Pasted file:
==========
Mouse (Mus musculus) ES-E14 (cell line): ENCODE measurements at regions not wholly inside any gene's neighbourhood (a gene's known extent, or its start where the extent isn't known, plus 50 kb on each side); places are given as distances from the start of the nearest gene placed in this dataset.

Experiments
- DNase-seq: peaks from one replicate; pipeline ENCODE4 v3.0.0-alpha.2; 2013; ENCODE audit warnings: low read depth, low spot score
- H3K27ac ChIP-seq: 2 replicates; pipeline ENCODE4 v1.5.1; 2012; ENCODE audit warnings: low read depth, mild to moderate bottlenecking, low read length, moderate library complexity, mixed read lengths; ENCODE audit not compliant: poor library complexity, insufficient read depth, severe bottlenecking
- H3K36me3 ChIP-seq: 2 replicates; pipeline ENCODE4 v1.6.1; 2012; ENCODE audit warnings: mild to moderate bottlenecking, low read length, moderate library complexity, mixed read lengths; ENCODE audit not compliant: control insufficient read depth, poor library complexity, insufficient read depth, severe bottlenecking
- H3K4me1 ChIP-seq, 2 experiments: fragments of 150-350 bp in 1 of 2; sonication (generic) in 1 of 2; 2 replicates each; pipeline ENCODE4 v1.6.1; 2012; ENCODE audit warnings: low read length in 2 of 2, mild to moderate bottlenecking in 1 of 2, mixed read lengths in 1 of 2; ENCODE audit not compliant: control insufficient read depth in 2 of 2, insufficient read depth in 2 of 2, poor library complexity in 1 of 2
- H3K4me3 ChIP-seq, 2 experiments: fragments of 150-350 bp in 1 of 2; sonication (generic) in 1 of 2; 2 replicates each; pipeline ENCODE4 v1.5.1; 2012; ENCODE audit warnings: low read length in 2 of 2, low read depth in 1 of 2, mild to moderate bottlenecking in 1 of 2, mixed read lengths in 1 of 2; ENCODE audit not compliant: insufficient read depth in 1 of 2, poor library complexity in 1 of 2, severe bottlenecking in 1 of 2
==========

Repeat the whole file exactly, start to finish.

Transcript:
Mouse (Mus musculus) ES-E14 (cell line): ENCODE measurements at regions not wholly inside any gene's neighbourhood (a gene's known extent, or its start where the extent isn't known, plus 50 kb on each side); places are given as distances from the start of the nearest gene placed in this dataset.

Experiments
- DNase-seq: peaks from one replicate; pipeline ENCODE4 v3.0.0-alpha.2; 2013; ENCODE audit warnings: low read depth, low spot score
- H3K27ac ChIP-seq: 2 replicates; pipeline ENCODE4 v1.5.1; 2012; ENCODE audit warnings: low read depth, mild to moderate bottlenecking, low read length, moderate library complexity, mixed read lengths; ENCODE audit not compliant: poor library complexity, insufficient read depth, severe bottlenecking
- H3K36me3 ChIP-seq: 2 replicates; pipeline ENCODE4 v1.6.1; 2012; ENCODE audit warnings: mild to moderate bottlenecking, low read length, moderate library complexity, mixed read lengths; ENCODE audit not compliant: control insufficient read depth, poor library complexity, insufficient read depth, severe bottlenecking
- H3K4me1 ChIP-seq, 2 experiments: fragments of 150-350 bp in 1 of 2; sonication (generic) in 1 of 2; 2 replicates each; pipeline ENCODE4 v1.6.1; 2012; ENCODE audit warnings: low read length in 2 of 2, mild to moderate bottlenecking in 1 of 2, mixed read lengths in 1 of 2; ENCODE audit not compliant: control insufficient read depth in 2 of 2, insufficient read depth in 2 of 2, poor library complexity in 1 of 2
- H3K4me3 ChIP-seq, 2 experiments: fragments of 150-350 bp in 1 of 2; sonication (generic) in 1 of 2; 2 replicates each; pipeline ENCODE4 v1.5.1; 2012; ENCODE audit warnings: low read length in 2 of 2, low read depth in 1 of 2, mild to moderate bottlenecking in 1 of 2, mixed read lengths in 1 of 2; ENCODE audit not compliant: insufficient read depth in 1 of 2, poor library complexity in 1 of 2, severe bottlenecking in 1 of 2